Digging Deep

Sir Richard Thompson, President of the Royal College of Physicians in Britain claims that ‘time spent planting, pruning and propagating can be more powerful than a dose of expensive anti-depressant drugs”. Not surprisingly, the NHS is advising GPs to prescribe gardening rather than pills as a way to help individuals to beat depression. No doubt this shift from medication to horticulture is largely motivated by economics – much cheaper and, whilst not everybody is a horticulturist, most people can engage in some gardening activities – hedge-clipping, mowing the lawn, weeding, planting, watering plants and just the enjoyment of being outdoors. The shift is also due to the ever-increasing tide of evidence that the chemical properties of anti-depressants don’t have any therapeutic effects and that what works is the hope provided – known as the placebo effect (see Irving Kirsch’s book ‘The Emperor’ s New Drugs’ and Joanna Moncrieff’s ‘The Myth of the Chemical Cure’ which was shortlisted for the Mind Book of the Year 2009).

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Suffering is a Path, not a Pathology

Recently I gave a keynote presentation on Finding Compassionate Care at the 19th International Conference on Palliative Care in Dublin.  A key message I wished to communicate was that a clear distinction needs to be made between pain and suffering.  A second message was that in order to truly and fully understand human suffering we need to respond to it symbolically, rather than literally.  Literal interpretations do little to resolve human suffering and typically block the emergence of more creative possibilities to resolving it.

Pain is physiological and, most often, though not always, pathological, whereas suffering is psycho-spiritual, for it inevitably attempts to draw attention to a life unlived, to buried hurts and hidden vulnerabilities and to the presence of powerful protective forces against further emotional and social lessening of one’s presence.  Suffering can also be spiritual because it invites us to engage with those questions that ultimately define who we are.  In my seven years in an enclosed Catholic monastery and several times over my lifetime to date I frequently endured “the dark night of the soul” where a deeper meaning to our human existence eluded me.  At this moment in time I feel much closer to the mystery of who we really are.

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The Poisoned Chalice

At a recent mental health forum on ‘Depression in Rural Ireland’ held in Ennistymon, Co. Clare, Dr. Bhamjee, a psychiatrist, said that ‘there is growing scientific evidence that adding trace amounts of the drug lithium to a water supply can lower rates of depression and suicide. I’m not sure what research the psychiatrist was relying upon, because very up-to-date research goes quite contrary to the above quoted assertion. There is also Dr. Bhamjee’s unsubstantiated assumption that depression is a neuro-biological condition rather than an emotion that arises to draw attention to struggles within the individual who is distressed. Surely, the fact that the suicide rate increases by 25 per cent during times of international economic recessions points to and supports that depression is due to problems in living and not some theoretical chemical imbalance!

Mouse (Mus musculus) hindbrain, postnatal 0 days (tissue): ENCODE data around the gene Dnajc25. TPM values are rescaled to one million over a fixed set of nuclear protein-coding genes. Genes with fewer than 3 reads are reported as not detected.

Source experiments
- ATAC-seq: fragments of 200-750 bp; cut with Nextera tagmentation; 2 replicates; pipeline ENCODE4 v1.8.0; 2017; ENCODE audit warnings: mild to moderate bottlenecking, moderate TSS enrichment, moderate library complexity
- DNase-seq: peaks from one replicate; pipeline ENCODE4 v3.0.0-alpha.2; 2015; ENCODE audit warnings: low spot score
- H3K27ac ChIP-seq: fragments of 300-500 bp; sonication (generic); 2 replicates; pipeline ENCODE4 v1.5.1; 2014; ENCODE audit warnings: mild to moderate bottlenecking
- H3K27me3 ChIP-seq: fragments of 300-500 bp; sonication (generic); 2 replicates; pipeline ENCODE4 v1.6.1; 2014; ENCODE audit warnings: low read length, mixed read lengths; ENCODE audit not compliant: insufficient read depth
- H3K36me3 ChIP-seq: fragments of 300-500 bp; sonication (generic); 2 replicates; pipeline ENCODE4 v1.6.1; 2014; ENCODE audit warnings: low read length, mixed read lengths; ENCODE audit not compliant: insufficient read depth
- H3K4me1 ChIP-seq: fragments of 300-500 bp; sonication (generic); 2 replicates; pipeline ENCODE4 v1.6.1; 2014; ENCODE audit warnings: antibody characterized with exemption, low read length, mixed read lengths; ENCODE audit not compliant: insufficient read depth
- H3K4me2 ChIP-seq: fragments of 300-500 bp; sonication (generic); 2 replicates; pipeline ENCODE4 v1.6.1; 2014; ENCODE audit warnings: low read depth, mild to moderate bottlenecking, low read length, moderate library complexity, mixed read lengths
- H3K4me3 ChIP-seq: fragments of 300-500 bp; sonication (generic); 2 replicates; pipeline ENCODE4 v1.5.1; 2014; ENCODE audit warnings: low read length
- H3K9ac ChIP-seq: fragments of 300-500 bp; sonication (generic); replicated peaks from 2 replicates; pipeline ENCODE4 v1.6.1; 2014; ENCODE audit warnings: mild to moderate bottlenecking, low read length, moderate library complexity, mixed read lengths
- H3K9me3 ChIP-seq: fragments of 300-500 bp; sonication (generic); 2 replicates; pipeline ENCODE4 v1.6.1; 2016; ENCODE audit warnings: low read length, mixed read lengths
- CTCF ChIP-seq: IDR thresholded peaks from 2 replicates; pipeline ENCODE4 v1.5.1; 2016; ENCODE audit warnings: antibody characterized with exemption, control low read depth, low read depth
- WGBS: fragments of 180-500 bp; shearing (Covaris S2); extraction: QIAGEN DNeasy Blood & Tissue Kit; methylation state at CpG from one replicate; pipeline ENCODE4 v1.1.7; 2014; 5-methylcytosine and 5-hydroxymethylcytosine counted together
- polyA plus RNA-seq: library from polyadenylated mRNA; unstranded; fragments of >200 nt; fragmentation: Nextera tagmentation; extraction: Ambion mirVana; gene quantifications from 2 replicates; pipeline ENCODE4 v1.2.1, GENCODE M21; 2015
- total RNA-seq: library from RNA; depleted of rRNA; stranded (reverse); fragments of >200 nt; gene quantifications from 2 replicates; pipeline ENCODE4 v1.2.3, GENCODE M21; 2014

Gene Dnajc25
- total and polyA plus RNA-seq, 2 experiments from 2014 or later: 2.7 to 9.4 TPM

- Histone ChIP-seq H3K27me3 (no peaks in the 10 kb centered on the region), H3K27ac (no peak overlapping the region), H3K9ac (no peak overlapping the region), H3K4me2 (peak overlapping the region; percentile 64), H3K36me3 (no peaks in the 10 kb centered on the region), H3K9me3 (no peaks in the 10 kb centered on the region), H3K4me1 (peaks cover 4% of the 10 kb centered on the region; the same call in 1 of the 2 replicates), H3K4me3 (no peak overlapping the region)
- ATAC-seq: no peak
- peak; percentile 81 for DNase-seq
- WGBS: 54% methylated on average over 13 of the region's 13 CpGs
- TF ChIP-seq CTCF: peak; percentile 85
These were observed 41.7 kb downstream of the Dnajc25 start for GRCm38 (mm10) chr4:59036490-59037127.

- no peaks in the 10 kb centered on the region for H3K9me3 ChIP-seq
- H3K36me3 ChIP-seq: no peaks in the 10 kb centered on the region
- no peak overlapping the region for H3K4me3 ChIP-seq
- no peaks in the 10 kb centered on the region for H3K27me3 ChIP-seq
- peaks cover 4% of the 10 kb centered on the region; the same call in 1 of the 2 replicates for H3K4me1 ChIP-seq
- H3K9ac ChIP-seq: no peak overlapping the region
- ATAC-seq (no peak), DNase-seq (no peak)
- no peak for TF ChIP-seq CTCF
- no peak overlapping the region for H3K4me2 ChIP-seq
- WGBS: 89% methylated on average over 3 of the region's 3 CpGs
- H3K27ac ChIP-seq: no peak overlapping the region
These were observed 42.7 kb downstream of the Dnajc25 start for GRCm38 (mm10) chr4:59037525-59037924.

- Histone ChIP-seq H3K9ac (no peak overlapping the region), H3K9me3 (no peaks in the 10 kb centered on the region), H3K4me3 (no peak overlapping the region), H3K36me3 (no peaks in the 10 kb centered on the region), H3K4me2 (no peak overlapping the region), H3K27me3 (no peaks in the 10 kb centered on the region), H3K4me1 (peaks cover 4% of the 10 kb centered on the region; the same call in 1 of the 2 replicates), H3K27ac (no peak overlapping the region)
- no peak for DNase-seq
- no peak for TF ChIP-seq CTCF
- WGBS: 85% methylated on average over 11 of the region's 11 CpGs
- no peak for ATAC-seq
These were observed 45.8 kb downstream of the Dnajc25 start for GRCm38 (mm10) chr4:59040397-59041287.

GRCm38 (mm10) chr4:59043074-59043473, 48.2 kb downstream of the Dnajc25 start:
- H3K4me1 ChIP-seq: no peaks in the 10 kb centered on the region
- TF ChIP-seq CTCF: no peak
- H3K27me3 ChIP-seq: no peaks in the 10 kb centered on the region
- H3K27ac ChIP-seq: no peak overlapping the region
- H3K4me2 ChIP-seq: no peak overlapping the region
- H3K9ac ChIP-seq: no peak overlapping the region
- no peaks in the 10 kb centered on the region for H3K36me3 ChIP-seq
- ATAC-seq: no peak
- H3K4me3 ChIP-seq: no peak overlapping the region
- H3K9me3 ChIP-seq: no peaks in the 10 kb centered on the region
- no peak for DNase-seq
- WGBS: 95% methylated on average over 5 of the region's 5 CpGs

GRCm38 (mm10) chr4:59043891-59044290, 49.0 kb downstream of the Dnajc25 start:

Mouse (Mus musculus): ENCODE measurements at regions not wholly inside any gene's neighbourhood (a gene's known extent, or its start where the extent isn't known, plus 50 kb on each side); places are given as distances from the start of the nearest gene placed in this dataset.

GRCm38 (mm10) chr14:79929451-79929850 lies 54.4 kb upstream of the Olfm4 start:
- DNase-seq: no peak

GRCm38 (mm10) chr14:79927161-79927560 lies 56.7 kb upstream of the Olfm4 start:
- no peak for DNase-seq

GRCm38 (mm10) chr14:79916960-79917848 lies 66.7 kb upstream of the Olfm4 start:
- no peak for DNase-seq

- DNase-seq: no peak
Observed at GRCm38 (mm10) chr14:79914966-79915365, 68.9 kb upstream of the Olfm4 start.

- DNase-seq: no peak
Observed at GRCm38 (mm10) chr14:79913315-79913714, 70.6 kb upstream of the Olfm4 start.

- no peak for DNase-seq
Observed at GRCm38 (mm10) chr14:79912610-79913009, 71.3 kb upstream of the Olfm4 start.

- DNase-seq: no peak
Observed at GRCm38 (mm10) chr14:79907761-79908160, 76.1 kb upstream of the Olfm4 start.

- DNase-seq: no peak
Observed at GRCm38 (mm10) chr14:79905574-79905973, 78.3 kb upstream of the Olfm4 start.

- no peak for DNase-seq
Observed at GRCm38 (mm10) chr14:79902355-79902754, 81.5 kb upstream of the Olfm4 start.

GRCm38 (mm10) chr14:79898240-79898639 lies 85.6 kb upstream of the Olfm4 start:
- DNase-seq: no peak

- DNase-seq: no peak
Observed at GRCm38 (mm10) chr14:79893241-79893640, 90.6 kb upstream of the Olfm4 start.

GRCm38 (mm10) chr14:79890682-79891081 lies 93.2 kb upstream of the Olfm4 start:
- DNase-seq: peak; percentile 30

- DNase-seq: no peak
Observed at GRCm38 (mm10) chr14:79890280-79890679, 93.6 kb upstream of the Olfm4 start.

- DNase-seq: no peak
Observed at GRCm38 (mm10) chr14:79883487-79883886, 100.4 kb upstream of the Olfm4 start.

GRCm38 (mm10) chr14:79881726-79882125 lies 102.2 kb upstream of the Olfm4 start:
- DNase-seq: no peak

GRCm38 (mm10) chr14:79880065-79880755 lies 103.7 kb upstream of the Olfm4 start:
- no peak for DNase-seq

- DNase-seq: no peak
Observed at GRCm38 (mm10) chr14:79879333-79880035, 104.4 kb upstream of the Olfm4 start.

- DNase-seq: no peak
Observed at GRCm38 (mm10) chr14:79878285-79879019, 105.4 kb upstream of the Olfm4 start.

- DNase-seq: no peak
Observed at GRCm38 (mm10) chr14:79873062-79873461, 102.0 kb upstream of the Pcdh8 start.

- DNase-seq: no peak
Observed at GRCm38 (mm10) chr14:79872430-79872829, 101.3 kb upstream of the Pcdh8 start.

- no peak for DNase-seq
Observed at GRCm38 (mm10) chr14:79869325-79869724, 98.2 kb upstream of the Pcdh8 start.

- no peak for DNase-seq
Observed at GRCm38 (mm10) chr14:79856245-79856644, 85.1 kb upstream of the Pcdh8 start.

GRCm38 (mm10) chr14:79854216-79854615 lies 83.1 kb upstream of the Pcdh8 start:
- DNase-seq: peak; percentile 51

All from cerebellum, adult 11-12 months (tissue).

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Depression in Children – Myth or Reality?

I have always believed that the sources of human distress lie in an individual’s story and the research facts presented in my recent article ‘A Crazy Idea’ spoke for themselves regarding there being no evidence for a biochemical basis to human misery. Whilst I have no doubt that those professionals who subscribe to the notion of mental illness are well-intentioned, there is the conundrum that they do not appear to have kept abreast of research findings. The position that needs addressing is that physicians either don’t read the research literature or they do read it and ignore it – in both situations there is a case to be answered. It seems that it has taken over two hundred years for psychiatrists to begin to realise that the causes and cures for human desperation be in relationship, not in biochemistry.

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The Power of the Placebo

Depression is an extremely distressing experience.  Individuals can feel unbearably miserable and chronically anxious and sometimes suicidal.  They endure deep feelings of worthlessness, despair and either suffer from not sleeping enough or sleeping too much.  Getting out of bed in the morning is tortuous for they feel they have nothing to get up for.  What is often not appreciated by health care professionals that depression is unconsciously created by the person to draw attention to repressions that occurred in childhood in response to painful violations of one’s person and a hypercriticism of one’s behaviour.

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